Transportation

Overview

California’s transportation infrastructure is facing a crisis. The state needs more funding to invest in road systems, but the current financing methods are insufficient for the magnitude of work. According to a recent assessment by the California Transportation Commission, maintenance and repair of the state’s highway system is undersupplied by more than $5 billion a year, and local street repair is underfunded by an additional $1.8 billion a year.

In comparison to other states, the Federal Highway Administration found that California ranks 48th in rural interstate conditions and 49th in the condition of urban interstates. Add to this California’s dead-last ranking in urban interstate congestion, and it is clear that new funding solutions are needed. Transportation Funding Issues/Solutions

Goal

Develop and maintain a statewide transportation network that is adequate for the needs of business, agriculture and individual citizens.

Major Victories

  • Supported legislation signed into law in 2010 authorizing use of design-build by the Riverside County Transportation Commission (AB 2098).
  • Stopped new tax on goods movement in 2008 by leading a coalition of associations and businesses that persuaded former Governor Schwarzenegger to veto a bill to increase the cost of shipping goods and make California less competitive by imposing an illegal per-container tax in the ports of Long Beach, Los Angeles and Oakland (SB 974).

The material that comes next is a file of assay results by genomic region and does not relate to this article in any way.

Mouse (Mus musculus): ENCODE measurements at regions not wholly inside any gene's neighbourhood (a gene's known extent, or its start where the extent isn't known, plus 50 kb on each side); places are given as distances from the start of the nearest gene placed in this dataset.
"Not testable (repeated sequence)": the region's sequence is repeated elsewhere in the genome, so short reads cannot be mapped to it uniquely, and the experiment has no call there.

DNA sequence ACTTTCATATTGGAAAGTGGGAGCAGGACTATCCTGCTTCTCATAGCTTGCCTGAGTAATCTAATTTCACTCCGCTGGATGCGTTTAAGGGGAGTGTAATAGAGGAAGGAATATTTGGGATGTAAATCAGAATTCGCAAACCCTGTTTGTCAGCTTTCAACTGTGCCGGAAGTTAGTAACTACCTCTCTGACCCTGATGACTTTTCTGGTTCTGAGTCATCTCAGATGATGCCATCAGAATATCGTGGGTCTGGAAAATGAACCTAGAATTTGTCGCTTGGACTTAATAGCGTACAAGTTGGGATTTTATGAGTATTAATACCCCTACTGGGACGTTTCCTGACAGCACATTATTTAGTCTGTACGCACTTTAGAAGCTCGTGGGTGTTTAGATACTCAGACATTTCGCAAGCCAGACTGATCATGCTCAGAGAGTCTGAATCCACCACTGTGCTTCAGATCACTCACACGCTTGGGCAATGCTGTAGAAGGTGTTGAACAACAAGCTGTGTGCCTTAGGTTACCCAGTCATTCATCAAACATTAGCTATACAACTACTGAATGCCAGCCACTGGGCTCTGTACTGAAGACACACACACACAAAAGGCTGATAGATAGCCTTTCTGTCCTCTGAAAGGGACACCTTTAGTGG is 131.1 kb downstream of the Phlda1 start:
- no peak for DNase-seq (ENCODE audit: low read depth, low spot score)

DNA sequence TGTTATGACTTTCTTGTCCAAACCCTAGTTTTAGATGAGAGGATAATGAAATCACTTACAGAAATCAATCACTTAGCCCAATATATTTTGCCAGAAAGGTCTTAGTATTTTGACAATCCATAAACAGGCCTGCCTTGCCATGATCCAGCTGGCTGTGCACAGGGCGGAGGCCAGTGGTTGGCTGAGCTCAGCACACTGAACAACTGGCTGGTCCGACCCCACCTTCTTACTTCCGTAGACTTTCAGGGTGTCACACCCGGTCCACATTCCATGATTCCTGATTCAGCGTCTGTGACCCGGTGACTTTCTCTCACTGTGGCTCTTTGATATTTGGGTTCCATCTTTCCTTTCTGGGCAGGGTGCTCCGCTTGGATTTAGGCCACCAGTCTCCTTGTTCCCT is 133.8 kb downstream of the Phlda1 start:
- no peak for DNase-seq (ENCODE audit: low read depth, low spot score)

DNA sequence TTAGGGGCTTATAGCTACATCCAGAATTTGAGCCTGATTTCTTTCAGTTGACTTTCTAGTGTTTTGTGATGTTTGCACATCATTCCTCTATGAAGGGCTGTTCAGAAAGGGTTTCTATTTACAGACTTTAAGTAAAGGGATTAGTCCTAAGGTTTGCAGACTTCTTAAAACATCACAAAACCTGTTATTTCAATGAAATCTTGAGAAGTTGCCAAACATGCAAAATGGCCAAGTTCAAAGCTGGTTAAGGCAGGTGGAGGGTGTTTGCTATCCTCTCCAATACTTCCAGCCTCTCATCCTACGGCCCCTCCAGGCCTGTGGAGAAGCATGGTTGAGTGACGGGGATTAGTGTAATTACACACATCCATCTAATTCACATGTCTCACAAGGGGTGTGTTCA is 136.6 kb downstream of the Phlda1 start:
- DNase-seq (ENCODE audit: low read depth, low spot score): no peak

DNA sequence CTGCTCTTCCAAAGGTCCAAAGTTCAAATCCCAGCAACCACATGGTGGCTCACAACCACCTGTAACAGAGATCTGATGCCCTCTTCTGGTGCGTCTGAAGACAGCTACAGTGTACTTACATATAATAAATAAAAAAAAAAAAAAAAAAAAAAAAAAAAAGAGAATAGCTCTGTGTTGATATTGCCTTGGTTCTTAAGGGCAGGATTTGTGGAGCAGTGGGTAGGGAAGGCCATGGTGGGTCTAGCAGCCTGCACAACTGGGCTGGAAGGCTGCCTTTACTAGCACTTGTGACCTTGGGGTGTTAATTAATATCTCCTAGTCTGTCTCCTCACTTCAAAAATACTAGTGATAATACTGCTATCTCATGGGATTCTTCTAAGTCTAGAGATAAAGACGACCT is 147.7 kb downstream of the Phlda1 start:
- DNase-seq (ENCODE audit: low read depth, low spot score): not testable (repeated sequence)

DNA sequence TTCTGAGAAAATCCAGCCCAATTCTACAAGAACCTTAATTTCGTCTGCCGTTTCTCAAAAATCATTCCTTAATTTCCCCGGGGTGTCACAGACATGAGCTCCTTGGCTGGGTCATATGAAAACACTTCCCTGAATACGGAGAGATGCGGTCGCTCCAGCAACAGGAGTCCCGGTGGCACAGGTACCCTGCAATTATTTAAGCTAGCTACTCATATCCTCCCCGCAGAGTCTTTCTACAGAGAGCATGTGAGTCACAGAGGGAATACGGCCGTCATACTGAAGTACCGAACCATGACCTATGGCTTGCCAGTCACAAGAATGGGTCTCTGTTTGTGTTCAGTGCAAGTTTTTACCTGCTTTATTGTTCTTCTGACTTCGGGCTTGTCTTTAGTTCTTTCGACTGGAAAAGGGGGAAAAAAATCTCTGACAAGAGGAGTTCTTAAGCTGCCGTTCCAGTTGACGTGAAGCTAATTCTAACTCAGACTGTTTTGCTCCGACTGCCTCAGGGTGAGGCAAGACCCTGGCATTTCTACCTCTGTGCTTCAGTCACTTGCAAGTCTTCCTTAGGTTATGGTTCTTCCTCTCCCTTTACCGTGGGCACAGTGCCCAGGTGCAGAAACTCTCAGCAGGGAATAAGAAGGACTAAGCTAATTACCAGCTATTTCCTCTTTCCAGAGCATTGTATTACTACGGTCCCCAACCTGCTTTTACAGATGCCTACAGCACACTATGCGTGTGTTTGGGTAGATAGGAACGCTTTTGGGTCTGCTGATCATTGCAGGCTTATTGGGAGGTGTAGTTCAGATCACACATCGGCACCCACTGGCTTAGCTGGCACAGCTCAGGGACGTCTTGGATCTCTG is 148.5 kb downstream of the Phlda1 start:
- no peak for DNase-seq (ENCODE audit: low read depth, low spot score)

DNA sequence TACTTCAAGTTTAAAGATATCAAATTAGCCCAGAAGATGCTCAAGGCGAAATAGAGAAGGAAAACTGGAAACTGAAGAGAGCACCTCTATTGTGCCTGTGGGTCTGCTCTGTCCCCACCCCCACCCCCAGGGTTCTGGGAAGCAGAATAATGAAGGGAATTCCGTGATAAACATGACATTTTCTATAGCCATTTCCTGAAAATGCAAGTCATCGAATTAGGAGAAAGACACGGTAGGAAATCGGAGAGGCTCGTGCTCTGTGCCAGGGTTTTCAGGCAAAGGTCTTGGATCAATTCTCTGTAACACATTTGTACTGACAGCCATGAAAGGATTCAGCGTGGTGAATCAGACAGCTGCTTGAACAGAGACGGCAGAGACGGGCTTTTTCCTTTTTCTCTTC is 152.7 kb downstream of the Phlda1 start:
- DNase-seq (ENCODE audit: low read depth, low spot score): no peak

Issue Summaries

High-Speed Rail in California
Position: The California Chamber of Commerce opposed Proposition 1A because of concerns with sustaining substantial amounts of additional indebtedness when the state faced massive budget deficits. The CalChamber remains skeptical of funding plans that rely heavily on uncertain federal funds and ambiguous ridership numbers. In addition, there are many other high-priority issues that deserve legislative attention and funding.

Nevertheless, the CalChamber recognizes that despite the possibility of an increasing lack of political viability of the project, voters passed Proposition 1A to make the initial investment in a high-speed rail system in California. Until the will of the voting public changes, the CalChamber seeks to limit further increases in costs. The CalChamber will seek to ensure that all interested private firms—whether foreign, out-of-state, or California-based—can bid for contracts without constraints so that the system can be built in the most efficient and cost-effective manner. High-Speed Rail in California 

Making California Ports More Competitive
Position:
 The California Chamber of Commerce supports policies that result in improved trade volumes, increased employment, and enhanced economic growth. Improvements in infrastructure will ensure that the state’s ports remain vibrant and competitive. California lawmakers should focus on policies that improve public-private partnerships to invest in port infrastructure and remove unnecessary regulatory barriers to growth.

The CalChamber supports the following policies in order to make California ports more competitive:

  • A fair, balanced, workable regulatory environment;

  • An enhanced public-private partnership for immediate investment in trade-supporting infrastructure;

  • Strategic trade policies that stabilize and improve state and national economies. Making California Ports More Competitive    

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